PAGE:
Newsletter - October 2014


Be The Match® has a matching stem cell donor for most US patients


Frances Verter, PhD

A suitable cord blood match (HLA match of 4 out of 6 or better) is available from Be The Match for nearly every US patient under age 20 and for more than 80% of patients age 20 and over, regardless of racial or ethnic background. The challenge at this point is how best to apply the limited resources of the Be The Match organization to find matches for the remaining patients, who are predominantly ethnic minorities and mixed race individuals.

In July 2014 the prestigious New England Journal of Medicine published a study of donor-patient match likelihoods in the US stem cell registries. These registries are operated by the National Marrow Donor Program® (NMDP), aka Be The Match®. The likelihoods of donor-patient matching were calculated based on models of the genetic variations in the US population. The research was led by bioinformatics scientists at NMDP, through its research program CIBMTR® (Center for International Blood and Marrow Transplant Research). This study was an NMDP contract deliverable that first appeared as a White Paper presented to the HRSA Advisory Council in June 2010.

It is important to emphasize that the published cord blood matching takes into account the range of weights among patients of various ages and the range of cell doses in the cord blood inventory. The reason that nearly every patient under age 20 can find a match is that the cell dose of the cord blood units in public banks are adequate for almost all pediatric patients. Moreover, over 80% of adult patients can also find a cord blood unit that is big enough and a close enough match for a cord blood transplant.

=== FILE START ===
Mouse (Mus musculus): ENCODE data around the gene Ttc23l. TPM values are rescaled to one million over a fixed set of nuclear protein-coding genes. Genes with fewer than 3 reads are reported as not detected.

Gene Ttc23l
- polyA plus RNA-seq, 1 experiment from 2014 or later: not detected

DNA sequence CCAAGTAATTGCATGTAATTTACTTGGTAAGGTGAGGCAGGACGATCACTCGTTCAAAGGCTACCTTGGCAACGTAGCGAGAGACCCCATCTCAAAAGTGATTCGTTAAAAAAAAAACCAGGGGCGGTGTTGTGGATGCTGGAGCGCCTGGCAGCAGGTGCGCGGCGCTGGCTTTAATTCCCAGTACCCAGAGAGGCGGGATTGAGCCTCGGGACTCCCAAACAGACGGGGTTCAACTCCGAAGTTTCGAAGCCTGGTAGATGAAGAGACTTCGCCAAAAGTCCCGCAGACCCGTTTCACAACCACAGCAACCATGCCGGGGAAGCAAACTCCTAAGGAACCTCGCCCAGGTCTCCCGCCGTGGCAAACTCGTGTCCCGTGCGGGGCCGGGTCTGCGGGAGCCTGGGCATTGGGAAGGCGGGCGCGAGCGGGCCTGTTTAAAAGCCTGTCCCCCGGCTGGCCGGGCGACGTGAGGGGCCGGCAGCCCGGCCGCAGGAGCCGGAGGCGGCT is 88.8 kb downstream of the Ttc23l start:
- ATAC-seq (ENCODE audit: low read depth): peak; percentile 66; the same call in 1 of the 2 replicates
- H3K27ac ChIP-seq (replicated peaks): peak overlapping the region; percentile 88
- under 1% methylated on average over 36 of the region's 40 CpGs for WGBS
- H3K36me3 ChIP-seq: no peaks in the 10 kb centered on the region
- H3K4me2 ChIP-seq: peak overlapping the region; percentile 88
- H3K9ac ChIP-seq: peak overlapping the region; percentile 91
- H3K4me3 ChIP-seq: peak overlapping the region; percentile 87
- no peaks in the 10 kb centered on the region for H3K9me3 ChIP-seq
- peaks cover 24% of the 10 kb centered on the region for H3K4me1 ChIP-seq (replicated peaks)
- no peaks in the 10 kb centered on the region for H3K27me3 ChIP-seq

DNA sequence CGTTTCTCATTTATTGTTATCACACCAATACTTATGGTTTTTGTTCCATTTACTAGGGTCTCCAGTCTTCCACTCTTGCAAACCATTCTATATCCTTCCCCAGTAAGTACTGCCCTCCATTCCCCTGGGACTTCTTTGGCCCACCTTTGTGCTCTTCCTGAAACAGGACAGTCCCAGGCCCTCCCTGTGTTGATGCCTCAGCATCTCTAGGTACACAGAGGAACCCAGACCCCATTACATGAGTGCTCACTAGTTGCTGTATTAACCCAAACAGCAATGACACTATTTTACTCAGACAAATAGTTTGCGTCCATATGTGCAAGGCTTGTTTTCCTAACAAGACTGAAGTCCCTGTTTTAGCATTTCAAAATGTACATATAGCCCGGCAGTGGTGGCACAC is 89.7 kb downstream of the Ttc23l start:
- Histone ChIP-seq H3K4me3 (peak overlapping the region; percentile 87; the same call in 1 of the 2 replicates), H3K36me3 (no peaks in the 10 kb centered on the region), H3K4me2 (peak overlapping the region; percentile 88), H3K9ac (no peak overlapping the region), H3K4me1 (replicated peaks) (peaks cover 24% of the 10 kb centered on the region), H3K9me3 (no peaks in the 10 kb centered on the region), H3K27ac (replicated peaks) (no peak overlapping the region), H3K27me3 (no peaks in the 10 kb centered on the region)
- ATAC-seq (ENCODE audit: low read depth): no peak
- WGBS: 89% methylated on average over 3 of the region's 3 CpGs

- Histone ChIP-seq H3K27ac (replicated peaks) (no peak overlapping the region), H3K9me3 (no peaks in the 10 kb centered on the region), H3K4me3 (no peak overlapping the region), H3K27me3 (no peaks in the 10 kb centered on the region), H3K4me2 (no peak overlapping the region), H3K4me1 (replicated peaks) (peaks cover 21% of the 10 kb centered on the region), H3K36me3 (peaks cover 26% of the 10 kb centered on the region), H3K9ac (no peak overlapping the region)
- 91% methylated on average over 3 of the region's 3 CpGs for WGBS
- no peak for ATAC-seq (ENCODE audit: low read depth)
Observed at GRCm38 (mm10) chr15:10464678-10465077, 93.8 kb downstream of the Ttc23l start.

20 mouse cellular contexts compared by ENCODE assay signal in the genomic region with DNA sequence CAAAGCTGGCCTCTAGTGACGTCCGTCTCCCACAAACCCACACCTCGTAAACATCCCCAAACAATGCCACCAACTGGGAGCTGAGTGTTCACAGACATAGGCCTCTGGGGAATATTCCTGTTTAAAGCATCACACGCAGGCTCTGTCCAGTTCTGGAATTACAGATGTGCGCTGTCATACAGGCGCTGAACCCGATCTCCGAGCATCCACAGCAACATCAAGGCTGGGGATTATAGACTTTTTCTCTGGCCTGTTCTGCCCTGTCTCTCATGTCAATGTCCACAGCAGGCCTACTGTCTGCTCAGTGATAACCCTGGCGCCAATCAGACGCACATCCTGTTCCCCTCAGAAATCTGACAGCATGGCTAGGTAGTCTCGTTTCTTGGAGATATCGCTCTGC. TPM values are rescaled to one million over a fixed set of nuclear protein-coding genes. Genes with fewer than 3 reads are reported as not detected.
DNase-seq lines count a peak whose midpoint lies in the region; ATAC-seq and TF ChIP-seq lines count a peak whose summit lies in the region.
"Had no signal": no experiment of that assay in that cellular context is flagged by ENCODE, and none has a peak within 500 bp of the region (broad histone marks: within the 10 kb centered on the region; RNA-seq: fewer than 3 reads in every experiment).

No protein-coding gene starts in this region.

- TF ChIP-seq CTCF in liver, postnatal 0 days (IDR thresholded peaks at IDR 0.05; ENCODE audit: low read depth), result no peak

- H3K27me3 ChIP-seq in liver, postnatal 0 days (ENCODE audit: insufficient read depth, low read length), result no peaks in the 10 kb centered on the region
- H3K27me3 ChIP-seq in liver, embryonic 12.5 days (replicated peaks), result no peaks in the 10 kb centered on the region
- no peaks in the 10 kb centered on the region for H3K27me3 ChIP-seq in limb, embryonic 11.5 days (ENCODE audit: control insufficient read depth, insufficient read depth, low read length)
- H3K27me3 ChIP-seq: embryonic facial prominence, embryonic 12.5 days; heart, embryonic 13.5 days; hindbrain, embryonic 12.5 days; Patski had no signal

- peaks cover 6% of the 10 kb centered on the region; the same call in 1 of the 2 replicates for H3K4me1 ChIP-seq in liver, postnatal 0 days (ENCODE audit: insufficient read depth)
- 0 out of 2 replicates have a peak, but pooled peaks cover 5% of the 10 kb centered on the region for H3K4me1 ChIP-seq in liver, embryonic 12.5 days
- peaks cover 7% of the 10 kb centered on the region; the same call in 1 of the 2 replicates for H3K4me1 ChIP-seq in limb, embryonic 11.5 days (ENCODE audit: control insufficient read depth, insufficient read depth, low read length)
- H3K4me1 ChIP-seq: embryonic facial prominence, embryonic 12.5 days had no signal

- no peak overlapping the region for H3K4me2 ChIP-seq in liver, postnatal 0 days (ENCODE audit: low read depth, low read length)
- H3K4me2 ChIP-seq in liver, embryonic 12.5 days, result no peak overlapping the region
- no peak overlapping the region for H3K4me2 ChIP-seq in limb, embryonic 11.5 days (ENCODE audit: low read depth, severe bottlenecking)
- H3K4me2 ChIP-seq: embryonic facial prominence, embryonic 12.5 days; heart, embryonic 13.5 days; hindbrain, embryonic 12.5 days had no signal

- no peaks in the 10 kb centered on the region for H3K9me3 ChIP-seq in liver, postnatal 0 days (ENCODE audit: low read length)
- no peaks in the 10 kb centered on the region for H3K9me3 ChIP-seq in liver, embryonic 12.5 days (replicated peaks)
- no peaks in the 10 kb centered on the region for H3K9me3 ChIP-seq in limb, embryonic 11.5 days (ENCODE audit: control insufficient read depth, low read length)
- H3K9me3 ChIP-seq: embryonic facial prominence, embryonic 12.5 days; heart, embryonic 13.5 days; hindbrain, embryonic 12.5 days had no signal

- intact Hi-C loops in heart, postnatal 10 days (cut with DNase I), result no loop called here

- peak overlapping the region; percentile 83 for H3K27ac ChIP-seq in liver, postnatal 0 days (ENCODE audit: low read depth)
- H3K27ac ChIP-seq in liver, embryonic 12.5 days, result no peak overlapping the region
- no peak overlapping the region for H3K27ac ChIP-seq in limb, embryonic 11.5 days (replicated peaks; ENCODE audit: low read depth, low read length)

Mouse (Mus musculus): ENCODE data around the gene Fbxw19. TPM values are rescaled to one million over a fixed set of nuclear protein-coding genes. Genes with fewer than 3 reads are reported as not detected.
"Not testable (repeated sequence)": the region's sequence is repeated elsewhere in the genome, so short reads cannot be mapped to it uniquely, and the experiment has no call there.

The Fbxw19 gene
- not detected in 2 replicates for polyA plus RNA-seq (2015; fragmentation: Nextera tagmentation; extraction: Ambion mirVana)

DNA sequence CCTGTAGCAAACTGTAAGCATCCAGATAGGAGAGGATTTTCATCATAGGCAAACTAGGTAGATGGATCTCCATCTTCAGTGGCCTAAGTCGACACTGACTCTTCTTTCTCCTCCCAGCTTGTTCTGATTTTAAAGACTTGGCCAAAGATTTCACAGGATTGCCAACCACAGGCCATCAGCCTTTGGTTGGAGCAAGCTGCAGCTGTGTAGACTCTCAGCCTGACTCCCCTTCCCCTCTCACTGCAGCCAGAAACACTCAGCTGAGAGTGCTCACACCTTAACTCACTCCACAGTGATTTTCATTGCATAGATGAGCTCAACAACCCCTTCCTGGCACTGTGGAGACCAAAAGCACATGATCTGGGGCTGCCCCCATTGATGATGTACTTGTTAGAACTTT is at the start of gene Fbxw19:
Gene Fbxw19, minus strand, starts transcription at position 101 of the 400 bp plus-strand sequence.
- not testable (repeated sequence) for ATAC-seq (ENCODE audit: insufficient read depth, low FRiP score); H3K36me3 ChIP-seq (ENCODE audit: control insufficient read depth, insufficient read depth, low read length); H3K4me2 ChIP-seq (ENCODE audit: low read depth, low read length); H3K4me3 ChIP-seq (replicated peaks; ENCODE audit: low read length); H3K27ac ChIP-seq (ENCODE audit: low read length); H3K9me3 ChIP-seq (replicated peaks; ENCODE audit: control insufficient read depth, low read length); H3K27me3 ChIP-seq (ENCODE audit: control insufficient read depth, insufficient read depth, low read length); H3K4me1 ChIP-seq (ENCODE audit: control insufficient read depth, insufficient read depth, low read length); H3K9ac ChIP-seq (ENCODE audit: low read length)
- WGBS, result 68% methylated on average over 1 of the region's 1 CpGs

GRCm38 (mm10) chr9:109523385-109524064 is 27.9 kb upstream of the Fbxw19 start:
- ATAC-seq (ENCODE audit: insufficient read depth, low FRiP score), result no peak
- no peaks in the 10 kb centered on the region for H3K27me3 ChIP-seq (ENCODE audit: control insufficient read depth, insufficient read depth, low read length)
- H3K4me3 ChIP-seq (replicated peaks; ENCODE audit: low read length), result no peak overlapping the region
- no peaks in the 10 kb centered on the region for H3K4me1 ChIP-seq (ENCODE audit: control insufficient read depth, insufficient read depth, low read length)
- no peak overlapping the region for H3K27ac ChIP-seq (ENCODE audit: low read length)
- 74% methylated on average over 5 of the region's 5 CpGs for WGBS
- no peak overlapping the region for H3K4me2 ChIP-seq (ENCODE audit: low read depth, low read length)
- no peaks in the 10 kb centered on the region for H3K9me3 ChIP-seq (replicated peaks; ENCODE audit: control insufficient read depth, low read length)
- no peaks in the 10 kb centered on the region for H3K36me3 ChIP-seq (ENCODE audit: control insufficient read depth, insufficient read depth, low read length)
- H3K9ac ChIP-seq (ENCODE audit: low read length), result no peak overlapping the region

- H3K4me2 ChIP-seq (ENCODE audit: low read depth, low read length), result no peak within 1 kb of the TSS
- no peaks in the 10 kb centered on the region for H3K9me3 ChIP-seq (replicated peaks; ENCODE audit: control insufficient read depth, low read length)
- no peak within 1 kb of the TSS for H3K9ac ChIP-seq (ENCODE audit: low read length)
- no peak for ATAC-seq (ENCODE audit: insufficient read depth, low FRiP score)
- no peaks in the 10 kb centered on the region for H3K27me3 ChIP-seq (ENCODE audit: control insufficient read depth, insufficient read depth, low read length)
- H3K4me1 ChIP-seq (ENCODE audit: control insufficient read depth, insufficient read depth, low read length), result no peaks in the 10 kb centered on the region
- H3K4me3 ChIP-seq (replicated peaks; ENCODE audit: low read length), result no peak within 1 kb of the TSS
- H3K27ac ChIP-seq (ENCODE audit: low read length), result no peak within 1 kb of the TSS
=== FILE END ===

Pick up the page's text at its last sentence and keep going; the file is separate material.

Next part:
However, a close enough match is not necessarily what a transplant physician would consider an optimal match. The ideal donor is always a matching sibling, but only 30% of patients have one. Based on current clinical practice, the best donor from a registry search is an adult donor of bone marrow or peripheral blood who matches at 8 out of 8 HLA types.

The three main factors that enter donor selection are: the type of stem cells, the cell dose, and the degree of donor-patient match. First, adult donors of bone marrow and peripheral blood stem cells are currently preferred over stored units of cord blood stem cells because adult donations are quicker to engraft and replenish the patient's immune system. Second, the cell dose required for a cord blood transplant is a minimum of 25 million Total Nucleated Cells (TNC) per kilogram of patient weight, whereas a cell dose 10 times higher can easily be harvested from adult donors. Third, the current clinical standards require an adult donor to match at 8 out of 8 HLA types (abbreviated as 8/8 match) or at least 7/8, while a cord blood unit is considered to be a match at 6/6, but 5/6 and 4/6 are also acceptable.